History of Great Britain and Ireland to 1600
I. Course Prefix/Number: HIS 221
Course Name: History of Great Britain and Ireland to 1600
Credits: 3 (3 lecture; 0 lab)
III. Course (Catalog) Description
IV. Learning Objectives
B. Describe Britain and Ireland’s achievements in political, cultural, and social terms
C. Compare representative works of literature and philosophy produced within this period
D. Critique the values expressed in the religious, philosophical, and literary texts of this period, and discuss the current relevance of these values
E. Explain the ethnic, cultural, and religious diversity of Britain and Ireland and the origins of political, cultural, and ethnic conflict
F. Apply conflicting interpretations of British and Irish history
G. Analyze primary and secondary sources of the British and Irish past
V. Academic Integrity
• plagiarism (turning in work not written by you, or lacking proper citation),
• falsification and fabrication (lying or distorting the truth),
• helping others to cheat,
• unauthorized changes on official documents,
• pretending to be someone else or having someone else pretend to be you,
• making or accepting bribes, special favors, or threats, and
• any other behavior that violates academic integrity.
There are serious consequences to violations of the academic integrity policy. Oakton's policies and procedures provide students a fair hearing if a complaint is made against you. If you are found to have violated the policy, the minimum penalty is failure on the assignment and, a disciplinary record will be established and kept on file in the office of the Vice President for Student Affairs for a period of 3 years.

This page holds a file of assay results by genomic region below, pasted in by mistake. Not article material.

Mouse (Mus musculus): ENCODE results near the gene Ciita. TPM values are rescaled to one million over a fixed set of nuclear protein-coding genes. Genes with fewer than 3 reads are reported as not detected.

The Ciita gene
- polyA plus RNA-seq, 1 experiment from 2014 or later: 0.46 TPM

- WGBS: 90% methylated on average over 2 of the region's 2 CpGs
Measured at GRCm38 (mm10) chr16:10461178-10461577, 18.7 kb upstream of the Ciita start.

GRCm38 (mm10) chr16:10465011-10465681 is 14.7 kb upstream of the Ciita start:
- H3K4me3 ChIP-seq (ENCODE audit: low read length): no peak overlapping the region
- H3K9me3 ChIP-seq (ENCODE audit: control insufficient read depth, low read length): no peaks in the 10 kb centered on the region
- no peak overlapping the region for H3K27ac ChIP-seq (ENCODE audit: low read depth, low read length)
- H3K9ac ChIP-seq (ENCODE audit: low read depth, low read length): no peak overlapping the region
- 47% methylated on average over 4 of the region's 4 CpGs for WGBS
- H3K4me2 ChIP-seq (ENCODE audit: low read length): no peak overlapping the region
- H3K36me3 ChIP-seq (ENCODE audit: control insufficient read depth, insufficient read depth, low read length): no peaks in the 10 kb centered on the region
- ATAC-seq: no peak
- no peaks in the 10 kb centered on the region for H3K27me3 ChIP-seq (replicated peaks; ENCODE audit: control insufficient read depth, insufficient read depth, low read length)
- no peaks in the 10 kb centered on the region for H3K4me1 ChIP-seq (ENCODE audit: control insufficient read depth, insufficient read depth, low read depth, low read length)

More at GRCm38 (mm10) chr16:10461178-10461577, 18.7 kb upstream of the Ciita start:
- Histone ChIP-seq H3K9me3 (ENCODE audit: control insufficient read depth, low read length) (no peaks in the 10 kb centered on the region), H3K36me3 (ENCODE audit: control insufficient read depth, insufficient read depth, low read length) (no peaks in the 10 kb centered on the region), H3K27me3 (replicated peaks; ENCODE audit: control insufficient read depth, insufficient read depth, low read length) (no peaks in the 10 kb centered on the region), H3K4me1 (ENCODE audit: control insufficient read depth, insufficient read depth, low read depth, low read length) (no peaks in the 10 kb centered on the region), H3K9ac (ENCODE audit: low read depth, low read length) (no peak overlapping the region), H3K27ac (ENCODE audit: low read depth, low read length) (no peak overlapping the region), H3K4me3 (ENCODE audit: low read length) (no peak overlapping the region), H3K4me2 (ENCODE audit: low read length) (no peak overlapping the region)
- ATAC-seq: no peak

Details of the Code of Academic Conduct can be found in the Student Handbook.
VI. Sequence of Topics
B. Reevaluating the Celtic mass migration theory
C. Roman Britain
D. Early Christianity in Britain and Ireland
E. Anglo-Saxon invasion and influence in Britain
F. Viking Britain and Ireland
G. The Norman Conquest of Britain
H. Feudalism and Manorialism in Britain and Norman Ireland
I. The origins of English imperialism in Ireland
J. The English conquest of Wales
K. The Scottish dynastic movement of the 13th and 14th centuries
L. “The Calamitous Fourteenth Century”
M. Late Medieval Britain and Ireland
N. The Tudor Dynasty of England
O. The English Reformation
P. The Reigns of Mary Stewart and Elizabeth I
VII. Methods of Instruction
Course may be taught as face-to-face, media-based, hybrid or online course.
VIII. Course Practices Required
A. Read a standard textbook and research materials.
B. Write outside of class the equivalent of 13-15 double-spaced typed pages in the form of a term paper, summaries of Journal articles, short research
papers, and/or other kinds of writing.
C. Participate in in-class and out-of-class activities.
IX. Instructional Materials
X. Methods of Evaluating Student Progress
XI. Other Course Information
If you have a documented learning, psychological, or physical disability you may be entitled to reasonable academic accommodations or services. To request accommodations or services, contact the Access and Disability Resource Center at the Des Plaines or Skokie campus. All students are expected to fulfill essential course requirements. The College will not waive any essential skill or requirement of a course or degree program.